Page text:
Background Endothelial dysfunction is useful in predicting future cardiovascular disease. At present several tests are available to test endothelial function: coronary diameter response to acetylcholine, forearm bloodflow (FBF) response to acetylcholine, and brachial artery flow-mediated dilative (FMD) response to postischemic hyperemia. This study aimed to compare the three most frequently reported endothelial function tests.
Methods Twenty-eight patients (19 males and nine females, mean age 57 years) referred for diagnostic coronary angiography were considered for endothelial function measurement in the coronary artery as well as in the forearm by FBF and FMD.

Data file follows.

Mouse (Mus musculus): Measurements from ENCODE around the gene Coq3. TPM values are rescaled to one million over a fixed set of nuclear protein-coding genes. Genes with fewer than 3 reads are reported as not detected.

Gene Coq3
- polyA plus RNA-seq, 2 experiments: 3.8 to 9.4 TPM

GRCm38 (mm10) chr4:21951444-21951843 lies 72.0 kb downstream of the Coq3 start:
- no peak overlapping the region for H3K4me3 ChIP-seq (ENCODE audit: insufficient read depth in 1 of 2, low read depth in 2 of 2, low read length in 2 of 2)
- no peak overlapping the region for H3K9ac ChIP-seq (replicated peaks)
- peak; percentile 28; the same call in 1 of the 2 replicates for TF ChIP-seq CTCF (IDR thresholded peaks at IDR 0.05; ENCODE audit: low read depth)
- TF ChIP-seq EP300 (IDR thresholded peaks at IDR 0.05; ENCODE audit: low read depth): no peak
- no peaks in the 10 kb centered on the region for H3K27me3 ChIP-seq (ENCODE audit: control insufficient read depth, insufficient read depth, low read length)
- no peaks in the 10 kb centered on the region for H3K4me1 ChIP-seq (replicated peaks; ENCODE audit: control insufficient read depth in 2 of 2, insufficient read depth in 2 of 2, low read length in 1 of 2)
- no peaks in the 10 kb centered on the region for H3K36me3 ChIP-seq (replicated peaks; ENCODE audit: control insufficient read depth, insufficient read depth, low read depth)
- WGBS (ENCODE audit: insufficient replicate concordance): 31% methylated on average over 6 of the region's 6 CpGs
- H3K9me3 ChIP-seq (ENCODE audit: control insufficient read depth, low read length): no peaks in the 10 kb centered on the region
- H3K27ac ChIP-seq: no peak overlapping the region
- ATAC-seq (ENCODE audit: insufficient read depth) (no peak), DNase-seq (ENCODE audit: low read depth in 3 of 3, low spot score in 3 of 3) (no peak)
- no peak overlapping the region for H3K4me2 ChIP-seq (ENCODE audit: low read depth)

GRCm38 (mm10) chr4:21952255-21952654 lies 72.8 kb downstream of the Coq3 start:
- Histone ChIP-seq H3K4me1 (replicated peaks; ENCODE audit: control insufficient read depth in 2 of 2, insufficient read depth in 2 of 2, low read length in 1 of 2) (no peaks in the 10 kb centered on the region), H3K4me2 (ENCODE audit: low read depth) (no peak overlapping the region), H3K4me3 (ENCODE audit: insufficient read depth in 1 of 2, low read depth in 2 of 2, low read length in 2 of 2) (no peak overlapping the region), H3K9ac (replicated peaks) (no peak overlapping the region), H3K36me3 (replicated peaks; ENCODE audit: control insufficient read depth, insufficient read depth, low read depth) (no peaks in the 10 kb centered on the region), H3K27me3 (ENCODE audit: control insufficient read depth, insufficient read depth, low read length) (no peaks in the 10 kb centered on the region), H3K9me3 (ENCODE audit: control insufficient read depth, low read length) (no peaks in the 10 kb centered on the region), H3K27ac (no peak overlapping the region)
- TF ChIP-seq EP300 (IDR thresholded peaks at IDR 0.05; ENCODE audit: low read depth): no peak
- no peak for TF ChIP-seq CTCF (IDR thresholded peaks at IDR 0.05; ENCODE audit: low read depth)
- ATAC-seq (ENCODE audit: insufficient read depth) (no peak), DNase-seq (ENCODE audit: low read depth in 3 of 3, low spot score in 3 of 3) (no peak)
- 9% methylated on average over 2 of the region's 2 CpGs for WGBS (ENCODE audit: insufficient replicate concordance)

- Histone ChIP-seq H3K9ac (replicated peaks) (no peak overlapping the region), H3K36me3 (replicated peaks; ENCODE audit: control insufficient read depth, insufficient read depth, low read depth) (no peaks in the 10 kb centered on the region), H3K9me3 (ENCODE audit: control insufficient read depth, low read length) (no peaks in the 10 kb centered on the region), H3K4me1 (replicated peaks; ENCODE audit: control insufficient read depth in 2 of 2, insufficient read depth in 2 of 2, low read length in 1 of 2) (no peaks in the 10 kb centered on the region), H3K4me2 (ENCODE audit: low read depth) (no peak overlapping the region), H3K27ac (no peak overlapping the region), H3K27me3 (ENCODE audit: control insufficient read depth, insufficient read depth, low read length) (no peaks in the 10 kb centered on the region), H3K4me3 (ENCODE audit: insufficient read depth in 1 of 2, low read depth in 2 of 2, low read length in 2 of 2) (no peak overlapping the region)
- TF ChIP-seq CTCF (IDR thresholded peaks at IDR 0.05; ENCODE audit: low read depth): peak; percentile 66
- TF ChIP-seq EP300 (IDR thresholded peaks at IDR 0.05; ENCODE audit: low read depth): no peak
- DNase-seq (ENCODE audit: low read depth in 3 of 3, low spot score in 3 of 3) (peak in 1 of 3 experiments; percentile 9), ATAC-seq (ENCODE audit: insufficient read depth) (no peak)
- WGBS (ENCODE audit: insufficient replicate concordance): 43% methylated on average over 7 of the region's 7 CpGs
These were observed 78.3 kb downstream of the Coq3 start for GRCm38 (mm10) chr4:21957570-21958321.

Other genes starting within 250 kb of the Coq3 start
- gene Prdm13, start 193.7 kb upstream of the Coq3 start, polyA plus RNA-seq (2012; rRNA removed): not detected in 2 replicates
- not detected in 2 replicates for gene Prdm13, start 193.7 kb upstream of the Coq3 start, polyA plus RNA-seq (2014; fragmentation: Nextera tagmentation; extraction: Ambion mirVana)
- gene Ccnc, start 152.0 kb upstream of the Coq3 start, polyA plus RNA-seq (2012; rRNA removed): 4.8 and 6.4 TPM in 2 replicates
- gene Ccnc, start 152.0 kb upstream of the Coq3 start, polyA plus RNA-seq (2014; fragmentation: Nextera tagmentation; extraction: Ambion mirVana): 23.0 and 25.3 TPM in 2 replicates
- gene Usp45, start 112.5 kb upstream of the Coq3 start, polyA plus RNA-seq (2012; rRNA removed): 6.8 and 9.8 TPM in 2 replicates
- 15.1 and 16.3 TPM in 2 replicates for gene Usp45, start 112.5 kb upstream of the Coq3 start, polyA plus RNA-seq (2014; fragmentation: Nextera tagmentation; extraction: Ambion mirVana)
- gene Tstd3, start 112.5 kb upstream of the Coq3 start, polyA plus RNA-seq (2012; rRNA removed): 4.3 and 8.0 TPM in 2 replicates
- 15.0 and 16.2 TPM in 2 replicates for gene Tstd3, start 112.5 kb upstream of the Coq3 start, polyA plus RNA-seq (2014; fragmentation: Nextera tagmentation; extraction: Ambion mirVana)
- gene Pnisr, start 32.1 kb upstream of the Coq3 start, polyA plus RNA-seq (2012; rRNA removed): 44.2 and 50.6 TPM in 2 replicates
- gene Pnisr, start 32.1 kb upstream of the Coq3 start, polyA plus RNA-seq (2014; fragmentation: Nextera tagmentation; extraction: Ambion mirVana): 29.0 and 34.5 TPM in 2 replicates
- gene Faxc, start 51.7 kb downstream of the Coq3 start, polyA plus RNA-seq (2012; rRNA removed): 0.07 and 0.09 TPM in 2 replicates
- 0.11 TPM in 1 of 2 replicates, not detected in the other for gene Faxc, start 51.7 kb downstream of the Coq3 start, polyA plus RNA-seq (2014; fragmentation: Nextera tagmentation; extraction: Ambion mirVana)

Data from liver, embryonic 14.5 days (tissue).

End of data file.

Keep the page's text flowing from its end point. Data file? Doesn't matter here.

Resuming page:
Results Acetylcholine decreased the mean coronary diameter by 7.4% (SD 6.3%) and increased the mean FBF by 230% (SD 152%). Hyperemia increased the mean brachial diameter by 6.7% (SD 4.8%). The effect of acetylcholine on forearm resistance vessels was significantly related to the effect of acetylcholine on the coronary conduit vessels (P=0.039). Nonetheless, FMD was not related to FBF nor to the coronary response.
Conclusion In patients with mild coronary endothelial dysfunction, forearm vasoreactivity is related to the coronary response, provided that the same stimulus is used.